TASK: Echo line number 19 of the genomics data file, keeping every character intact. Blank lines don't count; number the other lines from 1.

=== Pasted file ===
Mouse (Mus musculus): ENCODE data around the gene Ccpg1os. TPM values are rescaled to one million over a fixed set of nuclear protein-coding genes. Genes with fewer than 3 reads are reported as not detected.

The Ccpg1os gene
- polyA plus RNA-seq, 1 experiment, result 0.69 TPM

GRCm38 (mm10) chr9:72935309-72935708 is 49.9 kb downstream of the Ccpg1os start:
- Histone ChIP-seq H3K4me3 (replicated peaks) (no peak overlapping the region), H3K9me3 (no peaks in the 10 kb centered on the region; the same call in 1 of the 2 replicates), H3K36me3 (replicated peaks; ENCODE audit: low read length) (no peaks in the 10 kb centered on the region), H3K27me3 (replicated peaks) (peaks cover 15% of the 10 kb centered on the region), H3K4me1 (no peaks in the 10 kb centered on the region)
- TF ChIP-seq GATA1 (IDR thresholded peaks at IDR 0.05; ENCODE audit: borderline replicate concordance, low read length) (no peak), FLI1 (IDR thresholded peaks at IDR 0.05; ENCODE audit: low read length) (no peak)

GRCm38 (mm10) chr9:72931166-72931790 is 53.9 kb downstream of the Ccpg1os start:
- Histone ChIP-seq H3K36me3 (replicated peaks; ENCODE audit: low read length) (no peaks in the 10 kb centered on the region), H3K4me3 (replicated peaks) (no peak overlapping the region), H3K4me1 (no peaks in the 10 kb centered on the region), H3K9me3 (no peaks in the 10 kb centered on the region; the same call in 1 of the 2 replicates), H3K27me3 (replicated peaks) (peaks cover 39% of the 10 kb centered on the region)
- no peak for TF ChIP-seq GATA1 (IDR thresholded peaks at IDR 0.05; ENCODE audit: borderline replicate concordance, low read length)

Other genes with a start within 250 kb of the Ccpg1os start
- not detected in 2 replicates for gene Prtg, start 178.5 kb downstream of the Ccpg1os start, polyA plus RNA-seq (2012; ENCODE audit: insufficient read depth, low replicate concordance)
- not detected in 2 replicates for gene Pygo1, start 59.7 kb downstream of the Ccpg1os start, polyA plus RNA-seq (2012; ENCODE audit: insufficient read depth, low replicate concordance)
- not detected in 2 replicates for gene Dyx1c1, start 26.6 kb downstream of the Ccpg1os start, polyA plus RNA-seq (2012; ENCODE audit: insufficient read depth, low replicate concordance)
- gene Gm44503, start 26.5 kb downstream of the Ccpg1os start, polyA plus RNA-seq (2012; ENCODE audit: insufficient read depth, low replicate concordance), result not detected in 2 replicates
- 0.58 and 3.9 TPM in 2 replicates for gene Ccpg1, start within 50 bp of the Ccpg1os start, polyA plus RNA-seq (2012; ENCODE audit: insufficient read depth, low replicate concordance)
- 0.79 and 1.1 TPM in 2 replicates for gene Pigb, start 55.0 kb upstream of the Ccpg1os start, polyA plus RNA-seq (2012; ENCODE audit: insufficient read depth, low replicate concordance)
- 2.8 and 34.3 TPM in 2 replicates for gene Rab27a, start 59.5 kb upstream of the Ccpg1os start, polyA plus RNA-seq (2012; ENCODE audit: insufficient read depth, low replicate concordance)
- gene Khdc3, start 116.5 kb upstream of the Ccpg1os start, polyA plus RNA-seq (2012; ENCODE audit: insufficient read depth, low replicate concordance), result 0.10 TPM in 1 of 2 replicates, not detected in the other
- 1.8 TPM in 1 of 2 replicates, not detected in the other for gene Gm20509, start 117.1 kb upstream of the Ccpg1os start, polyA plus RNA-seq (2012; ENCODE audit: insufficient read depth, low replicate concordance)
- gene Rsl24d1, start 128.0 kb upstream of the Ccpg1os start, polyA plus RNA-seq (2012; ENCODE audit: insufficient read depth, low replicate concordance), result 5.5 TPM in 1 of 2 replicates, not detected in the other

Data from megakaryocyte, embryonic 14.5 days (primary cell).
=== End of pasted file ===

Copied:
- 1.8 TPM in 1 of 2 replicates, not detected in the other for gene Gm20509, start 117.1 kb upstream of the Ccpg1os start, polyA plus RNA-seq (2012; ENCODE audit: insufficient read depth, low replicate concordance)